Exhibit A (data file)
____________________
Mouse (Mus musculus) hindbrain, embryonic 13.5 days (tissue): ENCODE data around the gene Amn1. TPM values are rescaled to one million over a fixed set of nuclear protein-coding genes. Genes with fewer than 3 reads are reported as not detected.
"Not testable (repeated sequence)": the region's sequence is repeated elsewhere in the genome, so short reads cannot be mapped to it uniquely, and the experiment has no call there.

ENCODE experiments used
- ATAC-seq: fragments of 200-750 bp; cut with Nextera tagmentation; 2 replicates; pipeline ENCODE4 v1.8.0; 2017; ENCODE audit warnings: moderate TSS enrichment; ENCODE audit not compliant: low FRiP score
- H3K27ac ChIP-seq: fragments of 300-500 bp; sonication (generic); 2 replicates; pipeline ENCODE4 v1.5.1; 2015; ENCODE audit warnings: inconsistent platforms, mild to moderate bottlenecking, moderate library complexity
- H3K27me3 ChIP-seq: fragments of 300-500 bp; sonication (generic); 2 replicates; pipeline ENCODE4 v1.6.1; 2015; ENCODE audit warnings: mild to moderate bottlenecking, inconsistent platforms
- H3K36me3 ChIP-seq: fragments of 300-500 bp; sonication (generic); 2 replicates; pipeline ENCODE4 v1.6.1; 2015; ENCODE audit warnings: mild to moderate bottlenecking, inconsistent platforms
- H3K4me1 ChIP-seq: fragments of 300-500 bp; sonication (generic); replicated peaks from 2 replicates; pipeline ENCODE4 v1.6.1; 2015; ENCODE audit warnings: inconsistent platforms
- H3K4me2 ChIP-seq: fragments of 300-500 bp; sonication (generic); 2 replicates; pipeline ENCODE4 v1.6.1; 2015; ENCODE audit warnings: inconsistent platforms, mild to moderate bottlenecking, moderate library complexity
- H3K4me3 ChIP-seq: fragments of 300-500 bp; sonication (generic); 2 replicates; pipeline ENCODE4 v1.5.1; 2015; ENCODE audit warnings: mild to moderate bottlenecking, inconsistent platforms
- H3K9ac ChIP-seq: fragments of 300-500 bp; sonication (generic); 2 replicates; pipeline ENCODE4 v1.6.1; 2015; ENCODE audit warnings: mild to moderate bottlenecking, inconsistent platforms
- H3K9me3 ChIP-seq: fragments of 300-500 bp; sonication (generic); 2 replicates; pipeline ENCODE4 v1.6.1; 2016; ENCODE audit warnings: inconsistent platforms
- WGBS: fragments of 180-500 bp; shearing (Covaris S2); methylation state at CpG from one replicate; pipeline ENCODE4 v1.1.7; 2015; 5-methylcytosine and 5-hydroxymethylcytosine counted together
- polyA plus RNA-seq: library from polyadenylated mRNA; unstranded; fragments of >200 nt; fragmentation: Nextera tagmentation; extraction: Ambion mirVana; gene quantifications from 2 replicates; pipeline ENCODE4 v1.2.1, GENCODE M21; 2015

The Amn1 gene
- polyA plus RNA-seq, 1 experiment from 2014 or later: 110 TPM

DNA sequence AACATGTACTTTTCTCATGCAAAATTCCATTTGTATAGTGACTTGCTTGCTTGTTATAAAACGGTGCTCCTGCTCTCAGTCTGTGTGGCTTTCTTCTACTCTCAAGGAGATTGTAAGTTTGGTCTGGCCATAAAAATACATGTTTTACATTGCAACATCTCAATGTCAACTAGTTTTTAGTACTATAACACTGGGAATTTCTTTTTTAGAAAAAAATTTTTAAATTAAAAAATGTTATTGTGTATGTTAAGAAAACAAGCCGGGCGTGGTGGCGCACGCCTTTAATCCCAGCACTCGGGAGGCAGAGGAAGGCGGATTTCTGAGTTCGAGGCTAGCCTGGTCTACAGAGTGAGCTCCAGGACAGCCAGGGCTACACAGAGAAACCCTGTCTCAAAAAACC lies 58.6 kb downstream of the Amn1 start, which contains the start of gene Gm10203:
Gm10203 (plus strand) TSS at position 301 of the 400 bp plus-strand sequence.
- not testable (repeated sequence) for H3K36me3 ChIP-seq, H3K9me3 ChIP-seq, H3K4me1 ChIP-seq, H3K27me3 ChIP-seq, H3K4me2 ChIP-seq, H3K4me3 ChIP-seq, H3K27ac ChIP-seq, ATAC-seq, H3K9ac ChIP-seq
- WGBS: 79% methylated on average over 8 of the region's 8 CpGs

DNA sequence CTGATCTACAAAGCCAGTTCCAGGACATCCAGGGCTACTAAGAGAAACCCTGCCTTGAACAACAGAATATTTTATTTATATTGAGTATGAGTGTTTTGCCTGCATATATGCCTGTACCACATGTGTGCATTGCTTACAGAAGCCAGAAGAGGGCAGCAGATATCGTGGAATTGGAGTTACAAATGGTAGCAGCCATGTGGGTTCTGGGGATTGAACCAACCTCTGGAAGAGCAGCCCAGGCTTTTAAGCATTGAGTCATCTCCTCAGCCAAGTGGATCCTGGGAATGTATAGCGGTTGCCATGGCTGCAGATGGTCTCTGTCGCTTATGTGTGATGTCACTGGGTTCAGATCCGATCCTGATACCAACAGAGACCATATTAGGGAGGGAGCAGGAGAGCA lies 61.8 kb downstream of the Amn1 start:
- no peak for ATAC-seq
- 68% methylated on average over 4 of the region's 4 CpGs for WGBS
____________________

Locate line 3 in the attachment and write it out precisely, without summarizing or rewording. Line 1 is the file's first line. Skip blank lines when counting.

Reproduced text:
ENCODE experiments used